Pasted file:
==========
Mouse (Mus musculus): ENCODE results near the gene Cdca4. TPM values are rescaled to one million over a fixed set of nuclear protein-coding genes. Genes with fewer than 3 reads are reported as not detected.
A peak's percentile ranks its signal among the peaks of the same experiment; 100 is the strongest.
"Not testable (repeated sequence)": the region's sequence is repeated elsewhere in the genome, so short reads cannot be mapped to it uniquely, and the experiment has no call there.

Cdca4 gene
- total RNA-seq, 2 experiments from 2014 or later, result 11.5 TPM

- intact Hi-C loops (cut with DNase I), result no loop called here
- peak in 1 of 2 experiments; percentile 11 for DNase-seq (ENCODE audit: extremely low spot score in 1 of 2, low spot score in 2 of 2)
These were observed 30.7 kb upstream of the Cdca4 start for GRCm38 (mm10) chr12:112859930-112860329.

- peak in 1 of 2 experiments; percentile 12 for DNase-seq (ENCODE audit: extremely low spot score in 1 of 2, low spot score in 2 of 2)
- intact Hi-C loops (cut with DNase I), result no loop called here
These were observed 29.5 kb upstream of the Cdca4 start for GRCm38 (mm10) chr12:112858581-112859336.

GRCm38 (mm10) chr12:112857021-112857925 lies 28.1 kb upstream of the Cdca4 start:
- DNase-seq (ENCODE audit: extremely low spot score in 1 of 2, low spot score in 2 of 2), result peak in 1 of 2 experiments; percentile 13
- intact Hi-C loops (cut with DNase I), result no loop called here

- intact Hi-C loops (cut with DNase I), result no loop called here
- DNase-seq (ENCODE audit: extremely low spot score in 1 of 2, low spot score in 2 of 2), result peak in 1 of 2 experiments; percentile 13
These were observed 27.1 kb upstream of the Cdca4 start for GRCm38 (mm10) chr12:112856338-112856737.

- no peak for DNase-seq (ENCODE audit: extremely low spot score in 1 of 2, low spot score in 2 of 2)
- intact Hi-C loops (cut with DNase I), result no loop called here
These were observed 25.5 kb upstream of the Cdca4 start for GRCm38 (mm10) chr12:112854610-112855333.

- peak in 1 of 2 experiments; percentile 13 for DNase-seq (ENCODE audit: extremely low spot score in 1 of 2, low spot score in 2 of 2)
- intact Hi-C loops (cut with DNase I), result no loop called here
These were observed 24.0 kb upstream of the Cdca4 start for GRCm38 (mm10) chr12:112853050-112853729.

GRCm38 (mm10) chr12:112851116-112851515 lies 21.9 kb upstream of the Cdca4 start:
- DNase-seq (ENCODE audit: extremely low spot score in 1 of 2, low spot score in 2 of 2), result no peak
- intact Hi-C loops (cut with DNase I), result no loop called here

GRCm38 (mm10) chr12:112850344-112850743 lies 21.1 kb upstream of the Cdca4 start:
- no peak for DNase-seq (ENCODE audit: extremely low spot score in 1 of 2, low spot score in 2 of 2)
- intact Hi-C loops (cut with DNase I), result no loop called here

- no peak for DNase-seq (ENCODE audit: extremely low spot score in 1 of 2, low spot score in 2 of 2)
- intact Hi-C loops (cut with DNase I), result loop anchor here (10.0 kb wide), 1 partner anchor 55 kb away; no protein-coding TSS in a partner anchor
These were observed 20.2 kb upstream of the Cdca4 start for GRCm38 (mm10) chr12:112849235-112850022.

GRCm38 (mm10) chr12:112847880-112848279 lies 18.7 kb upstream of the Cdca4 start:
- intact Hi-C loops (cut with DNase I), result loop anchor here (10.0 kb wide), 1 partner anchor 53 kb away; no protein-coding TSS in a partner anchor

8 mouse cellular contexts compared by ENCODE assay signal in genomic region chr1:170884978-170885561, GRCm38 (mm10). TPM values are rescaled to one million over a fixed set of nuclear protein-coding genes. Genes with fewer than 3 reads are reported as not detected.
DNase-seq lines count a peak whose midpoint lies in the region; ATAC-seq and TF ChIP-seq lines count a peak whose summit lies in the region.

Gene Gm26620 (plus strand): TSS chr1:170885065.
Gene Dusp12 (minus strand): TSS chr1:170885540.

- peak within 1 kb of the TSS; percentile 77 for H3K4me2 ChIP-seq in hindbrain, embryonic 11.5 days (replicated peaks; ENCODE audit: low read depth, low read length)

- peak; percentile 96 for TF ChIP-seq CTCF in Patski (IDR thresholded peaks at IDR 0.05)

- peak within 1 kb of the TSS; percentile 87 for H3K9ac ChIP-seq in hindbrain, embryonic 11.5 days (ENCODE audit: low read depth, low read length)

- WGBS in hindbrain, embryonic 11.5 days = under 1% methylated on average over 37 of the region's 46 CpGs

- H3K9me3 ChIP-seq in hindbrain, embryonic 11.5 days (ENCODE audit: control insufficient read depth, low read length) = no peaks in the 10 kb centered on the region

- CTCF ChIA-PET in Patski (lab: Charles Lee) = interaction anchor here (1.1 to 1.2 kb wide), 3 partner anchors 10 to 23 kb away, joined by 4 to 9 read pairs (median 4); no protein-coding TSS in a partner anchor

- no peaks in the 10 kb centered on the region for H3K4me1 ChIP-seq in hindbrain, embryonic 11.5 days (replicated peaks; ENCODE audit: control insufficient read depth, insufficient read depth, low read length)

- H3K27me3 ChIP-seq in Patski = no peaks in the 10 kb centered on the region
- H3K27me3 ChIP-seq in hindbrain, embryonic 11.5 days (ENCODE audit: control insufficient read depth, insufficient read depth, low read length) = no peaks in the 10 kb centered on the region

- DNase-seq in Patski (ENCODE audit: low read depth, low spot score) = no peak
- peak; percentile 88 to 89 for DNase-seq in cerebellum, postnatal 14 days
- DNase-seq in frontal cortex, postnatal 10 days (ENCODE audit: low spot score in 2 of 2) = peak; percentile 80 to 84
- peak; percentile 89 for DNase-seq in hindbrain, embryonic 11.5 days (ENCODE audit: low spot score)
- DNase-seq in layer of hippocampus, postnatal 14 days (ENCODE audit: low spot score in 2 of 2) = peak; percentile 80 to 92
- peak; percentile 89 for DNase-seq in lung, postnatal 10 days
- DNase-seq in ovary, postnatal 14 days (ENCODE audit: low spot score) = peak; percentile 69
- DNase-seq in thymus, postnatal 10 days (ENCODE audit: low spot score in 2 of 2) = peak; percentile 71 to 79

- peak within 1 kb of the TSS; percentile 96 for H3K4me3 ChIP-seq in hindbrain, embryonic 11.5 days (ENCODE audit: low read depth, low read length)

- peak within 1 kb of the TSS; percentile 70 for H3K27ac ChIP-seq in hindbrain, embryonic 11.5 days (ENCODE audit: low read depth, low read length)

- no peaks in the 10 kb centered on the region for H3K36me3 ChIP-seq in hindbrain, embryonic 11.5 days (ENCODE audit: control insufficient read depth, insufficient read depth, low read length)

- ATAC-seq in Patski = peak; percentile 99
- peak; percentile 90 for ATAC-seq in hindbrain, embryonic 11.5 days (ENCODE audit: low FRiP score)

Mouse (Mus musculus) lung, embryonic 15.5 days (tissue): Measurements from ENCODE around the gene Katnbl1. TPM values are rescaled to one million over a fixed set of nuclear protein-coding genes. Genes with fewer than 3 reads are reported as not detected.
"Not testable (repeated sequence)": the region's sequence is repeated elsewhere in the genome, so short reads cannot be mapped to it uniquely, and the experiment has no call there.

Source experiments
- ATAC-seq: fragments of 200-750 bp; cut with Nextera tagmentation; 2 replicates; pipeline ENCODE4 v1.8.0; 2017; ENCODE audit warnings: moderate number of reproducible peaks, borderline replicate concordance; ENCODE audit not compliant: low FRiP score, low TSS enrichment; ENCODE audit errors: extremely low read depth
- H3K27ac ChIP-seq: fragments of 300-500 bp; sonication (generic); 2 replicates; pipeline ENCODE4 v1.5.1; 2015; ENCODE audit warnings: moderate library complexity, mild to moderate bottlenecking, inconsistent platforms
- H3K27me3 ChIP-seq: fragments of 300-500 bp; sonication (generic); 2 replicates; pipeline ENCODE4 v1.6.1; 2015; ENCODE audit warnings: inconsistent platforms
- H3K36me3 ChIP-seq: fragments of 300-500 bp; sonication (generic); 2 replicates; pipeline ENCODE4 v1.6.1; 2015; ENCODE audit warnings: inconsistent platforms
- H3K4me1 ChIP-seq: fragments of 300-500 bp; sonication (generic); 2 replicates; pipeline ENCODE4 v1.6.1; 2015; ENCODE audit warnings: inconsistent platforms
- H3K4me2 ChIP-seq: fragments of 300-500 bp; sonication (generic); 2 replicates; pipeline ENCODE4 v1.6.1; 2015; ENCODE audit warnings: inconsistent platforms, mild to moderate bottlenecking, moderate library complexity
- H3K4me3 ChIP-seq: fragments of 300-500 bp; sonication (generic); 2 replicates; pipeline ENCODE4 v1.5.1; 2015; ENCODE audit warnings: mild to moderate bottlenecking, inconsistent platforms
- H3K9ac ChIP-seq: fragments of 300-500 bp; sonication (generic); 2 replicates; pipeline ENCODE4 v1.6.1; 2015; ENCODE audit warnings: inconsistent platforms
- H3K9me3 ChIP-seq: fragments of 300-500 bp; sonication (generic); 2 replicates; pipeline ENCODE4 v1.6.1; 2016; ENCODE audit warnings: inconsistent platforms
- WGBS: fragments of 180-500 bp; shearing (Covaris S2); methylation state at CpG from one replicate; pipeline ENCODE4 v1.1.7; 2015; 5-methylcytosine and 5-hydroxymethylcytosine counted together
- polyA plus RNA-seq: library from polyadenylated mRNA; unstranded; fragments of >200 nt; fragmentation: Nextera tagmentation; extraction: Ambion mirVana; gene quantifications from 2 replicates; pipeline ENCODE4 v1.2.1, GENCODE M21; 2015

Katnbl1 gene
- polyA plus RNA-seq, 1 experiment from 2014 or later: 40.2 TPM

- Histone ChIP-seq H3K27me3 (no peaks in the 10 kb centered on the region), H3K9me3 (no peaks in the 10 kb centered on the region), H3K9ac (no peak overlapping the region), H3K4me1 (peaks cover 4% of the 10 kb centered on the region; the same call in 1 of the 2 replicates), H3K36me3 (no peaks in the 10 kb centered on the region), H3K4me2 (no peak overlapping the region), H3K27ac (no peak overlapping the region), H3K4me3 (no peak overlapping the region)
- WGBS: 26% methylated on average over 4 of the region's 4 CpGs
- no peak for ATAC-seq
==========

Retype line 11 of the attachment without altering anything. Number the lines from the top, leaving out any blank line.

These were observed 29.5 kb upstream of the Cdca4 start for GRCm38 (mm10) chr12:112858581-112859336.